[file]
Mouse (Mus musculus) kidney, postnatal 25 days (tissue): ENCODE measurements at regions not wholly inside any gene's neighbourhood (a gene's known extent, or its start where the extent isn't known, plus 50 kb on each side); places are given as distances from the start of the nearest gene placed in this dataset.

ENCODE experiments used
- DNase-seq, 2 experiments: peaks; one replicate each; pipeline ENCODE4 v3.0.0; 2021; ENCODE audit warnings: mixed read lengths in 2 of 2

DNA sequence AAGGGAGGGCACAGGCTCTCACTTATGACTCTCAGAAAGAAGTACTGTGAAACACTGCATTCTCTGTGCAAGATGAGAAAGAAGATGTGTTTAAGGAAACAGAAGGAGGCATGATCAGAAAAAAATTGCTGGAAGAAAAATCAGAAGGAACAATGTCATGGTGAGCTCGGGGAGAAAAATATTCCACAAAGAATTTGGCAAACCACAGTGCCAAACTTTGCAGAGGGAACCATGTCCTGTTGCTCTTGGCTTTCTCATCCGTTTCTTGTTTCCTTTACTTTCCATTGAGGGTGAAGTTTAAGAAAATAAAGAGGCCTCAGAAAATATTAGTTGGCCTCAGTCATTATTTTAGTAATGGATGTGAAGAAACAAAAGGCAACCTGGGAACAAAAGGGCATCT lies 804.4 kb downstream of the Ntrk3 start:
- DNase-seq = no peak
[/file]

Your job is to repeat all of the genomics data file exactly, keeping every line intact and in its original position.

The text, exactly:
Mouse (Mus musculus) kidney, postnatal 25 days (tissue): ENCODE measurements at regions not wholly inside any gene's neighbourhood (a gene's known extent, or its start where the extent isn't known, plus 50 kb on each side); places are given as distances from the start of the nearest gene placed in this dataset.

ENCODE experiments used
- DNase-seq, 2 experiments: peaks; one replicate each; pipeline ENCODE4 v3.0.0; 2021; ENCODE audit warnings: mixed read lengths in 2 of 2

DNA sequence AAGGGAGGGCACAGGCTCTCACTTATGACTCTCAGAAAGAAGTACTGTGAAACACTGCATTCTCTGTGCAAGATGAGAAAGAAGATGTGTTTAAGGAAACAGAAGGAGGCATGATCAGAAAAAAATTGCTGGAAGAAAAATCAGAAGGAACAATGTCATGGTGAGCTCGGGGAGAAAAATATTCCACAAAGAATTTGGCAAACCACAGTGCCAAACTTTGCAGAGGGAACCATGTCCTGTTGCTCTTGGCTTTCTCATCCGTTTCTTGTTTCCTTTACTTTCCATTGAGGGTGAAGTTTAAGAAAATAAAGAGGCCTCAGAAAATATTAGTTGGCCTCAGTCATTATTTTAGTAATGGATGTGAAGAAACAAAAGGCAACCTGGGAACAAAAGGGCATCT lies 804.4 kb downstream of the Ntrk3 start:
- DNase-seq = no peak